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November 14, 2012: In the Absence of Light

T.S. Eliot once said that April is the cruelest month. Quite obviously, he did not live in Alaska where November is the cruelest month. It’s mid-November and darkness impinges. And it’s only going to get darker. Seven hours of daylight, or thereabouts now. Daylight is a relative term, unlike sunlight, or moonlight, or starlight. All daylight means is that it’s a shade lighter out at 2 p.m., this as opposed to 2 a.m. And even that is going to be short-lived.

I would not have thought about writing a dispatch like this ten years ago. But as I’ve gotten older, I’ve gotten more bothered by the seasonal lack of light. It’s

not seasonal affective disorder because I don’t get depressed. Rather, I get to feeling claustrophobic. The feeling is akin to having been put in a large black plastic bag. Why is this? And why am I now constantly thinking about spending a week or two in a bright, warm place? Hawaii – I would like to go and check out all nine islands.

It’s now 6 p.m. and I’m sitting here, and facing the realization that I have an entire evening of darkness stretching out in front of me. If say, I go to bed tonight at 11 p.m., I will have sat in the dark for five hours. (Actually six, because it got dark an hour ago, but who quantifies.) And what am I going to do in this time? Write and read. As I said previously, I have rearranged my day so that I’m now outside when it’s – ahem – daylight out.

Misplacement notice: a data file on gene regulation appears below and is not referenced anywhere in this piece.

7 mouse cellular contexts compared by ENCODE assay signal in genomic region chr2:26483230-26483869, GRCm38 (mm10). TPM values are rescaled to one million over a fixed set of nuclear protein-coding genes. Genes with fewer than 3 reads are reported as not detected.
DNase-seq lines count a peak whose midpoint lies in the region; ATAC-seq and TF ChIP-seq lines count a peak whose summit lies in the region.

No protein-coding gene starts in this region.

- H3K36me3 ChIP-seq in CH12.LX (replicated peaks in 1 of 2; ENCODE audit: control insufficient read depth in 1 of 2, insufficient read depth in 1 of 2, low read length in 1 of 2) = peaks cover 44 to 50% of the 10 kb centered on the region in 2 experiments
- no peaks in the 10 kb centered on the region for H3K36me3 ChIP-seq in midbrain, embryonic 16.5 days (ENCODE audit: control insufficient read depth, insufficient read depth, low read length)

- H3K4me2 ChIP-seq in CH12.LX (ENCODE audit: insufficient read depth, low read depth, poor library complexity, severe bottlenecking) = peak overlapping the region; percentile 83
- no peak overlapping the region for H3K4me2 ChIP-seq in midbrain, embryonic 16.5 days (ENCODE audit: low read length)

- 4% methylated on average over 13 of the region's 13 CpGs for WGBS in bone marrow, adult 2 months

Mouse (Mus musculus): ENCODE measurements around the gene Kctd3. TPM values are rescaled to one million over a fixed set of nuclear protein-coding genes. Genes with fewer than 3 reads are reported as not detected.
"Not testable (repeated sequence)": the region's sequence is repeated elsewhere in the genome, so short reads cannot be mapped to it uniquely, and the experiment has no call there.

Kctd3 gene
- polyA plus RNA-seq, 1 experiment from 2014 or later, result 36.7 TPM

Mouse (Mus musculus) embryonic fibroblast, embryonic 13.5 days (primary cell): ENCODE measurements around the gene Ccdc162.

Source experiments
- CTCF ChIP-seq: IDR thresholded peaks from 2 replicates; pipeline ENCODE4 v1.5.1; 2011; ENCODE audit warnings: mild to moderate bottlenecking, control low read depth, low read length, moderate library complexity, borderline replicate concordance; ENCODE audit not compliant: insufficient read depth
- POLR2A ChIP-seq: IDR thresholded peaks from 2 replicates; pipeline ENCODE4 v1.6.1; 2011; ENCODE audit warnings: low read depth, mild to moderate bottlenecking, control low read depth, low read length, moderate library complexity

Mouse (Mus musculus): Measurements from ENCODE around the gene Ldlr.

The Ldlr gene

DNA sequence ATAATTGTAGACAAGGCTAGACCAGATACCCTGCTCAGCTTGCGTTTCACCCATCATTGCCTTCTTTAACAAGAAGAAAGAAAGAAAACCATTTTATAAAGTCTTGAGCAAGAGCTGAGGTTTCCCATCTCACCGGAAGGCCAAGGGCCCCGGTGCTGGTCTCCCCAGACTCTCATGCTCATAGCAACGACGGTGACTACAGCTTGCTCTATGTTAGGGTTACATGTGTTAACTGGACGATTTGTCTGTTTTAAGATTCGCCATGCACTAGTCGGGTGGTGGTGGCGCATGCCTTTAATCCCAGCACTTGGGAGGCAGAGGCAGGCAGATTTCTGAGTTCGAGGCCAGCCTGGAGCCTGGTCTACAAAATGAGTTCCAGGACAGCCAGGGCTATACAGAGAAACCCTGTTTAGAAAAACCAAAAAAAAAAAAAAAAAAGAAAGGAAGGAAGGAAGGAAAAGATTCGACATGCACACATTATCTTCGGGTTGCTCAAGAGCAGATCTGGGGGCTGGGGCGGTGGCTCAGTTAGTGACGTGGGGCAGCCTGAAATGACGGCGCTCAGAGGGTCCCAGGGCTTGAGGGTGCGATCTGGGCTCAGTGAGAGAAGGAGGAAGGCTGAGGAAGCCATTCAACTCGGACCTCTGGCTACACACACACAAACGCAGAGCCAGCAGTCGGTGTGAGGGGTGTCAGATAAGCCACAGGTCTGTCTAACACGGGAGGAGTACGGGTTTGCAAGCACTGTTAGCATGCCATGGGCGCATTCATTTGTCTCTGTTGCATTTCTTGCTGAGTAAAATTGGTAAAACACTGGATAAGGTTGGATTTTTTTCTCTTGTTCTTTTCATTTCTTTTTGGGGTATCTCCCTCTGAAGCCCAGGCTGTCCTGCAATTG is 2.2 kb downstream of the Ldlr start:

At 11 p.m. I’ll go outside and feed the goats and horses and clean up after the horses. We don’t have motion detector lights; rather, we use headlights at that late hour. Pete has one and I have one. Misplacing one or the other slows things down because then the other person can’t give a much-needed assist.

Well, at least we have lights in the house. The animals do not have lights – just moonlight and starlight. So this means that right now, the goats and horses are standing around in dark for 17, count ‘em, 17 hours a day. That’s a lot of hours. As they say, inside of a horse it’s too dark to read. Poor Hrimmi. When she came into the world last May, it was getting lighter. And that’s the way it remained until June 21st. She seems to me to be pretty upbeat about this, more so that I would be if I were a young horse.

There is probably an up side to all this, and that is that right now I am not living across the river, over in the Butte. I was there a few weeks ago, and darkness was impinging because the area is in the shadow of the mountains. We have south facing exposure, and the mountains are at the distance. So yes, things could be worse.

Next: 340, 11/15/12: Spirit Animals